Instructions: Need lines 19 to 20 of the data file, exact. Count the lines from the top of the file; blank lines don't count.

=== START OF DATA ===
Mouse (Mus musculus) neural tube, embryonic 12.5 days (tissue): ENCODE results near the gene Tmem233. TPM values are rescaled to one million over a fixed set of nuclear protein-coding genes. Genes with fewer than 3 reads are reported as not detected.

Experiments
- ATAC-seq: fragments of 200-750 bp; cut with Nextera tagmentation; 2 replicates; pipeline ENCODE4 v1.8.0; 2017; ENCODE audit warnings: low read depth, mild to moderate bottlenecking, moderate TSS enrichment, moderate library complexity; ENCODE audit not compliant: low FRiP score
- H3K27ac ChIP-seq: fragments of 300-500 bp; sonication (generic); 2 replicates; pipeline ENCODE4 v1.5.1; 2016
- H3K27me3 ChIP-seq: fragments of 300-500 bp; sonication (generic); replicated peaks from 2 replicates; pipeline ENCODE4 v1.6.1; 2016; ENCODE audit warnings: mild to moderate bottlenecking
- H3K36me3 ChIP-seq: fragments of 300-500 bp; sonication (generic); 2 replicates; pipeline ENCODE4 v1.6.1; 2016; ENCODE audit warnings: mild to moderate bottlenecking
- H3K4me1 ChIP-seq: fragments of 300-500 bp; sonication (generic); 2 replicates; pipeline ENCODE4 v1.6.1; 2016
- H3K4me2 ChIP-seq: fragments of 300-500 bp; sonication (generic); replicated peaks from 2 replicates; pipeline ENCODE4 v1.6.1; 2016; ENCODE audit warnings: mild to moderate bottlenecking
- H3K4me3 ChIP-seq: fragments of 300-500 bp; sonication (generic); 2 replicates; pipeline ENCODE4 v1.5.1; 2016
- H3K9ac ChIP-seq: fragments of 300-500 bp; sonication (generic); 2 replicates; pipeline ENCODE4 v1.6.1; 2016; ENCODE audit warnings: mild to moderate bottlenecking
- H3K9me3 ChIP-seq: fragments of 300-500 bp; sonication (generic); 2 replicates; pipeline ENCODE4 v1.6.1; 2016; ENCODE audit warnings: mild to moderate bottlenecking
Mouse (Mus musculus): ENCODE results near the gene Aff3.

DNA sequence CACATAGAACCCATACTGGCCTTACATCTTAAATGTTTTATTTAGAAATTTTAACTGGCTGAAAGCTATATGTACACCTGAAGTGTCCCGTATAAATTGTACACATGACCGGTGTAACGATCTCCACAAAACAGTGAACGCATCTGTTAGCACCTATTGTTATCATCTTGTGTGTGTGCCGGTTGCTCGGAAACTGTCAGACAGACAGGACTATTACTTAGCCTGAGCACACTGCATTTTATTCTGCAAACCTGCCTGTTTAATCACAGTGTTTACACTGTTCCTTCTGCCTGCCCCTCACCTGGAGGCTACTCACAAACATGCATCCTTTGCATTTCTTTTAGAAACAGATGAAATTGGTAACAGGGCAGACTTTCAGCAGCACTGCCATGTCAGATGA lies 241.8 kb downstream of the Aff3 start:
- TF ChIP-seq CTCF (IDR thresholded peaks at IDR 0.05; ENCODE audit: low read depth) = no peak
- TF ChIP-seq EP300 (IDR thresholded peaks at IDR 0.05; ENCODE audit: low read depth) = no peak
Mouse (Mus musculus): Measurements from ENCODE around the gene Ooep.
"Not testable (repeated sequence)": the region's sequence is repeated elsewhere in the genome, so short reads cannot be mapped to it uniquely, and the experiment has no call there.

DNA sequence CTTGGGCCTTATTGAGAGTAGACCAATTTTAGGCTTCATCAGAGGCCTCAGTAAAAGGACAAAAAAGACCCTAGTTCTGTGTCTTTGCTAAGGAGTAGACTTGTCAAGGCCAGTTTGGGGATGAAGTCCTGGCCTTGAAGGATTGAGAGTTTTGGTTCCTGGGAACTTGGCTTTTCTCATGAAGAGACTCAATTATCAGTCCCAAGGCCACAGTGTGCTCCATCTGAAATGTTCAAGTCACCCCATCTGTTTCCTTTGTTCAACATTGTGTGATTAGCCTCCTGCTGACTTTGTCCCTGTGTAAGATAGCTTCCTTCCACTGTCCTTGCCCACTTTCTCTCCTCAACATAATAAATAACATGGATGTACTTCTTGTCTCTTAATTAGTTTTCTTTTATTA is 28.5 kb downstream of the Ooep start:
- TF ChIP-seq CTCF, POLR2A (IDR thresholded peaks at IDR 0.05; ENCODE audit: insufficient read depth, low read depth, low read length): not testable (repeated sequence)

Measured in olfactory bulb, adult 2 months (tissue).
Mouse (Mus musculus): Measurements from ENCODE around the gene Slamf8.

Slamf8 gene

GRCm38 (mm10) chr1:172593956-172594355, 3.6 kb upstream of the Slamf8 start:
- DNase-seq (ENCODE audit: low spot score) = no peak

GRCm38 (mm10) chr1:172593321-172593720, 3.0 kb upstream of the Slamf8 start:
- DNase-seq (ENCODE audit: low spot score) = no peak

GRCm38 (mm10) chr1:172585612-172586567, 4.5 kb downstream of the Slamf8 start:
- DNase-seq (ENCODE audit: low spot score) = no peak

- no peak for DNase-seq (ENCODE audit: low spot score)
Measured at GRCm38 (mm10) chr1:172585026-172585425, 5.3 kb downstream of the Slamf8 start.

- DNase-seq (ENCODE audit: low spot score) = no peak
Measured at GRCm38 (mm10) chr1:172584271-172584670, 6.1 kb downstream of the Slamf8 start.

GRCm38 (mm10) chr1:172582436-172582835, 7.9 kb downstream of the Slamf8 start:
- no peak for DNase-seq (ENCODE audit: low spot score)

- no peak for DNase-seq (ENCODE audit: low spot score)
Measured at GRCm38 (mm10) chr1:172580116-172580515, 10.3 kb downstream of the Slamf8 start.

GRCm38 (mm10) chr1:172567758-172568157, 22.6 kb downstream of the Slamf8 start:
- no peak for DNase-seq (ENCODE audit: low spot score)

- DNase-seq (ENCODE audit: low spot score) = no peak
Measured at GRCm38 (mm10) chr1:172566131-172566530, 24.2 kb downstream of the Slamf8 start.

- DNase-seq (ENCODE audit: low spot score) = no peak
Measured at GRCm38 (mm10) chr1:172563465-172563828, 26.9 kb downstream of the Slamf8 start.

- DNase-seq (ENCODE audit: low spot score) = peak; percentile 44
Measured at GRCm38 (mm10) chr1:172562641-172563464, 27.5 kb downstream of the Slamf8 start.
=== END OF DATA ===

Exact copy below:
- TF ChIP-seq CTCF, POLR2A (IDR thresholded peaks at IDR 0.05; ENCODE audit: insufficient read depth, low read depth, low read length): not testable (repeated sequence)

Measured in olfactory bulb, adult 2 months (tissue).